Use this URL to cite or link to this record in EThOS: http://ethos.bl.uk/OrderDetails.do?uin=uk.bl.ethos.550242
Title: Sparse nonlinear methods for predicting structured data
Author: Morris, Henry
Awarding Body: Imperial College London
Current Institution: Imperial College London
Date of Award: 2012
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Abstract:
Gaussian processes are now widely used to perform key machine learning tasks such as nonlinear regression and classification. An attractive feature of Gaussian process models is the behaviour of the error bars, which grow in regions away from observations where there is high uncertainty about the interpolating function. The complexity of these models scales as O(N3) with sample size, which causes difficulties with large data sets. The goals of this work are to develop nonlinear, nonparametric modelling techniques for structure learning and prediction problems in which there are structured dependencies among the observed data, and to equip our models with sparse representations which serve both to handle prior sparse connectivity assumptions and to reduce computational complexity. We present Kernel Dynamical Structure Learning, a Bayesian method for learning the structure of interactions between variables in multivariate time-series. We design a mutual information kernel to handle time-series trajectories, and show that prior knowledge about network sparsity can be incorporated using heavy-tailed priors over parameters. We evaluate the feasibility of our method on synthetic data, and extend the inference methodology to the handling of uncertain input data. Next, we tackle the problem of belief propagation in Bayesian networks with nonlinear node relations. We propose an exact moment-matching approach for nonlinear belief propagation in any tree-structured graph. We call this Gaussian Process Belief Propagation. We extend this approach by the addition of hidden variables which allow nodes sharing common influences to be conditionally independent. This constitutes a novel approach to multi-output regression on bivariate graph structures, and we call this Dependent Gaussian Process Belief Propagation. We describe sparse inference methods for both models, which reduce computational by learning compact parameterisations of the available training data. We then apply our method to the real-world systems biology problem of protein inference in transcriptional networks.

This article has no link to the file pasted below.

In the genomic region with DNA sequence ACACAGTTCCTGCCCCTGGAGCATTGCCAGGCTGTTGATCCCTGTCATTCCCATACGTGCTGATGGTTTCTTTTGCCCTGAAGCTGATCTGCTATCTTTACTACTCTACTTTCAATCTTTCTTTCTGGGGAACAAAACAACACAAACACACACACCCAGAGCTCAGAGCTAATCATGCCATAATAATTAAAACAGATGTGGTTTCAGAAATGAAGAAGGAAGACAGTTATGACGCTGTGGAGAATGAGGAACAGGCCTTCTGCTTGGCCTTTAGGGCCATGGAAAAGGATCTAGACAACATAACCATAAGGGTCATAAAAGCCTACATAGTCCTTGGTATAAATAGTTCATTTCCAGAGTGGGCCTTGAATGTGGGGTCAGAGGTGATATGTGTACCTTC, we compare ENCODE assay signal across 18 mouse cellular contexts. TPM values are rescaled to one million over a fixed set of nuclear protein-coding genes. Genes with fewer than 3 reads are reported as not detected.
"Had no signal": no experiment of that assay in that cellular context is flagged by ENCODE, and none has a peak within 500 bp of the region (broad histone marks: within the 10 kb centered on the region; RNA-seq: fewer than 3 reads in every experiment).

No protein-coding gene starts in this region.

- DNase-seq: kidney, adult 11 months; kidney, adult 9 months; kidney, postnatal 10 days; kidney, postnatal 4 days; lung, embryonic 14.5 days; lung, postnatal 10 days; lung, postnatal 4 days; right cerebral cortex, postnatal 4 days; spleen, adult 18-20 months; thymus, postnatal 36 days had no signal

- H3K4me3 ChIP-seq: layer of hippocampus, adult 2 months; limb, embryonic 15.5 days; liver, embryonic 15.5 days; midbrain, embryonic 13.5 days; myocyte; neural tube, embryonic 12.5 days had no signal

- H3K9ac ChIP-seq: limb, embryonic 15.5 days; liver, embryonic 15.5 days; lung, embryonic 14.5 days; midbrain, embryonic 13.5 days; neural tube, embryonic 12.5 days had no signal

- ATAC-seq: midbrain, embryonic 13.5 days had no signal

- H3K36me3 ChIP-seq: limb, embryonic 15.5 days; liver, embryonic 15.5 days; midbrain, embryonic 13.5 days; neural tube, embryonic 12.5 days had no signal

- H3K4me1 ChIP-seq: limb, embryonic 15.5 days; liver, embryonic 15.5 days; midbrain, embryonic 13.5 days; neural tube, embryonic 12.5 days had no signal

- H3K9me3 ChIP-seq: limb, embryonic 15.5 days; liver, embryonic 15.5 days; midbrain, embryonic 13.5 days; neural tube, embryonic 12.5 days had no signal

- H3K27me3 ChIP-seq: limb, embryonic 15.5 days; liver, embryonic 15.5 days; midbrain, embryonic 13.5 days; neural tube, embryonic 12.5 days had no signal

Supervisor: Ghanem, Moustafa ; Guo, Yi-Ke Sponsor: Not available
Qualification Name: Thesis (Ph.D.) Qualification Level: Doctoral
EThOS ID: uk.bl.ethos.550242  DOI: Not available
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